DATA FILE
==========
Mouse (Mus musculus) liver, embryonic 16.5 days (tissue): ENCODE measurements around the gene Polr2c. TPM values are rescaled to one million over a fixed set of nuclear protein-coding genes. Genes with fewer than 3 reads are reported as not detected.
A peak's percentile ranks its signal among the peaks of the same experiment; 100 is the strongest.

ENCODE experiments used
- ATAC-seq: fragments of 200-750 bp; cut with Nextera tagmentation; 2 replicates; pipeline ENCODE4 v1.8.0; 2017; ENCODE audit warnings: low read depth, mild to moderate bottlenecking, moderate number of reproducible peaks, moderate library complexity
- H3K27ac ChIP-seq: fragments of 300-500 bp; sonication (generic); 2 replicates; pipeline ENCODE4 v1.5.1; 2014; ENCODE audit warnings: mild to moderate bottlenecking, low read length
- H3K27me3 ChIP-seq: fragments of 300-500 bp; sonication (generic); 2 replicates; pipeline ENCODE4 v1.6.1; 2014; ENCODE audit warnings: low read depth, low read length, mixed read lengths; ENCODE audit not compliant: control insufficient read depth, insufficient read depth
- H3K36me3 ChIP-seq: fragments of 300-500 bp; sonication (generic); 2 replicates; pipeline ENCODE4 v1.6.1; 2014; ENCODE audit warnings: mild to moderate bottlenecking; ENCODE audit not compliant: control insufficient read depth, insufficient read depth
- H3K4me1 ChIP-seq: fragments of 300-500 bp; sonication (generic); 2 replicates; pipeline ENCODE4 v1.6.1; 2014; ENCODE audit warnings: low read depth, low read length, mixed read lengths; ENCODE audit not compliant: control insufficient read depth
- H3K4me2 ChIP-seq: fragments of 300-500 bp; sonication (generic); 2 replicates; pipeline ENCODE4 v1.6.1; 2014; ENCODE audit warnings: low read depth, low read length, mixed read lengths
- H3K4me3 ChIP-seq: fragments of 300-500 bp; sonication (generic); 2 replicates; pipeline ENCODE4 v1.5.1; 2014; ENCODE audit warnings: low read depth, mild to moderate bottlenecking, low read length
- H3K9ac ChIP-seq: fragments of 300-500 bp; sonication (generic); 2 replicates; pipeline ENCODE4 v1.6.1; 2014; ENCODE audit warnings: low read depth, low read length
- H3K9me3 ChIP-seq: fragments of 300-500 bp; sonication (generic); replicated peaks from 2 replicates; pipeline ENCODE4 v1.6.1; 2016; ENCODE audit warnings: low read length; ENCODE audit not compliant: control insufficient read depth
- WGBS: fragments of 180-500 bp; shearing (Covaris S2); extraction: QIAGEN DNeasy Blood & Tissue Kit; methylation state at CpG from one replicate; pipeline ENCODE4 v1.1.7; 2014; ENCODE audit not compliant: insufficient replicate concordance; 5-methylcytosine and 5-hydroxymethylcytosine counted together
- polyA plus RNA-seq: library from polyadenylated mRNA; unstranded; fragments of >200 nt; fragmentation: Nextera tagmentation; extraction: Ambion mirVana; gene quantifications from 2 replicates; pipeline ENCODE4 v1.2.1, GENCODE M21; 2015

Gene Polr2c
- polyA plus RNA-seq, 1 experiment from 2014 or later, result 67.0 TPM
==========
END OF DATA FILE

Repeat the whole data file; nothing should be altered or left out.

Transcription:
Mouse (Mus musculus) liver, embryonic 16.5 days (tissue): ENCODE measurements around the gene Polr2c. TPM values are rescaled to one million over a fixed set of nuclear protein-coding genes. Genes with fewer than 3 reads are reported as not detected.
A peak's percentile ranks its signal among the peaks of the same experiment; 100 is the strongest.

ENCODE experiments used
- ATAC-seq: fragments of 200-750 bp; cut with Nextera tagmentation; 2 replicates; pipeline ENCODE4 v1.8.0; 2017; ENCODE audit warnings: low read depth, mild to moderate bottlenecking, moderate number of reproducible peaks, moderate library complexity
- H3K27ac ChIP-seq: fragments of 300-500 bp; sonication (generic); 2 replicates; pipeline ENCODE4 v1.5.1; 2014; ENCODE audit warnings: mild to moderate bottlenecking, low read length
- H3K27me3 ChIP-seq: fragments of 300-500 bp; sonication (generic); 2 replicates; pipeline ENCODE4 v1.6.1; 2014; ENCODE audit warnings: low read depth, low read length, mixed read lengths; ENCODE audit not compliant: control insufficient read depth, insufficient read depth
- H3K36me3 ChIP-seq: fragments of 300-500 bp; sonication (generic); 2 replicates; pipeline ENCODE4 v1.6.1; 2014; ENCODE audit warnings: mild to moderate bottlenecking; ENCODE audit not compliant: control insufficient read depth, insufficient read depth
- H3K4me1 ChIP-seq: fragments of 300-500 bp; sonication (generic); 2 replicates; pipeline ENCODE4 v1.6.1; 2014; ENCODE audit warnings: low read depth, low read length, mixed read lengths; ENCODE audit not compliant: control insufficient read depth
- H3K4me2 ChIP-seq: fragments of 300-500 bp; sonication (generic); 2 replicates; pipeline ENCODE4 v1.6.1; 2014; ENCODE audit warnings: low read depth, low read length, mixed read lengths
- H3K4me3 ChIP-seq: fragments of 300-500 bp; sonication (generic); 2 replicates; pipeline ENCODE4 v1.5.1; 2014; ENCODE audit warnings: low read depth, mild to moderate bottlenecking, low read length
- H3K9ac ChIP-seq: fragments of 300-500 bp; sonication (generic); 2 replicates; pipeline ENCODE4 v1.6.1; 2014; ENCODE audit warnings: low read depth, low read length
- H3K9me3 ChIP-seq: fragments of 300-500 bp; sonication (generic); replicated peaks from 2 replicates; pipeline ENCODE4 v1.6.1; 2016; ENCODE audit warnings: low read length; ENCODE audit not compliant: control insufficient read depth
- WGBS: fragments of 180-500 bp; shearing (Covaris S2); extraction: QIAGEN DNeasy Blood & Tissue Kit; methylation state at CpG from one replicate; pipeline ENCODE4 v1.1.7; 2014; ENCODE audit not compliant: insufficient replicate concordance; 5-methylcytosine and 5-hydroxymethylcytosine counted together
- polyA plus RNA-seq: library from polyadenylated mRNA; unstranded; fragments of >200 nt; fragmentation: Nextera tagmentation; extraction: Ambion mirVana; gene quantifications from 2 replicates; pipeline ENCODE4 v1.2.1, GENCODE M21; 2015

Gene Polr2c
- polyA plus RNA-seq, 1 experiment from 2014 or later, result 67.0 TPM